Distant metastasis-free survival (DMFS) curves are widely used in oncology. They are classically analyzed using the Kaplan-Meier estimator or agnostic statistical models from survival analysis. Here we report on a method to extract more information from DMFS curves using a mathematical model of primary tumor growth and metastatic dissemination. The model depends on two parameters, α and μ, respectively quantifying tumor growth and dissemination. We assumed these to be lognormally distributed in a patient population. We propose a method for identification of the parameters of these distributions based on least-squares minimization between the data and the simulated survival curve. We studied the practical identifiability of these parameters and found that including the percentage of patients with metastasis at diagnosis was critical to ensure robust estimation. We also studied the impact and identifiability of covariates and their coefficients in α and μ, either categorical or continuous, including various functional forms for the latter (threshold, linear or a combination of both). We found that both the functional form and the coefficients could be determined from DMFS curves. We then applied our model to a clinical dataset of metastatic relapse from kidney cancer with individual data of 105 patients. We show that the model was able to describe the data and illustrate our method to disentangle the impact of three covariates on DMFS: a categorical one (Führman grade) and two continuous ones (gene expressions of the macrophage mannose receptor 1 (MMR) and the G Protein-Coupled Receptor Class C Group 5 Member A (GPRC5a) gene). We found that all had an influence in metastasis dissemination (μ), but not on growth (α).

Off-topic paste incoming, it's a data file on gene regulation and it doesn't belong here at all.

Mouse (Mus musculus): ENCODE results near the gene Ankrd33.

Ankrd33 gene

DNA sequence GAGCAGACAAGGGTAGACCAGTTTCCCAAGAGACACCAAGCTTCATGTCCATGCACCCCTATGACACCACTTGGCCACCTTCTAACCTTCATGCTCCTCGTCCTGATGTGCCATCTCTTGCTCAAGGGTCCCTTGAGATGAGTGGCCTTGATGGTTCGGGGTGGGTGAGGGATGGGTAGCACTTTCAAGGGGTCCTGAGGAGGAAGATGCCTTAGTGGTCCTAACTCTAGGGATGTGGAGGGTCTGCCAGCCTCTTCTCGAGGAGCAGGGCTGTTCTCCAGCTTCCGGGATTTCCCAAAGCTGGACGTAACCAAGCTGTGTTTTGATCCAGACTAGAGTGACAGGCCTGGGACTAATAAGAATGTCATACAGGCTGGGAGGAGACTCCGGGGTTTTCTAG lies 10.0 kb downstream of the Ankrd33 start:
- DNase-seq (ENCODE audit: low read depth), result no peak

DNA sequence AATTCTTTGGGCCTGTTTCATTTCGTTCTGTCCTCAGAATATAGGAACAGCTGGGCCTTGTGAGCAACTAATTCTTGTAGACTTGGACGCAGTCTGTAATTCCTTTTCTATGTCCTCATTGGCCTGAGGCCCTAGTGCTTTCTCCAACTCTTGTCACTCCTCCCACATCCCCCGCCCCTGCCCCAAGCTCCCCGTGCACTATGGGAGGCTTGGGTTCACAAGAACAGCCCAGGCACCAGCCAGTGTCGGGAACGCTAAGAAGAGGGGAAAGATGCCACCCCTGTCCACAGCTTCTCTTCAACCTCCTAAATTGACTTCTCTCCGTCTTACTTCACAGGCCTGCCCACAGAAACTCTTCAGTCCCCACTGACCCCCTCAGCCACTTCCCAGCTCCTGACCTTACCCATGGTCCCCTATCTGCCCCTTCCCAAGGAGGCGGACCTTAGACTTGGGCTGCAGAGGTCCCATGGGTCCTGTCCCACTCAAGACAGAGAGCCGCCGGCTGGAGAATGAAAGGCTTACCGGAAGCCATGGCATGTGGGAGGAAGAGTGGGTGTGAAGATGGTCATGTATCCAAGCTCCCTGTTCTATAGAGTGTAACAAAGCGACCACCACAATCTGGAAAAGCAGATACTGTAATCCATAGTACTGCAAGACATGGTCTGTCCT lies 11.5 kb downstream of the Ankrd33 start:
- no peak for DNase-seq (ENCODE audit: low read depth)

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Copyright: © 2022 Álvarez-Arenas et al. This is an open access article distributed under the terms of the Creative Commons Attribution License, which permits unrestricted use, distribution, and reproduction in any medium, provided the original author and source are credited.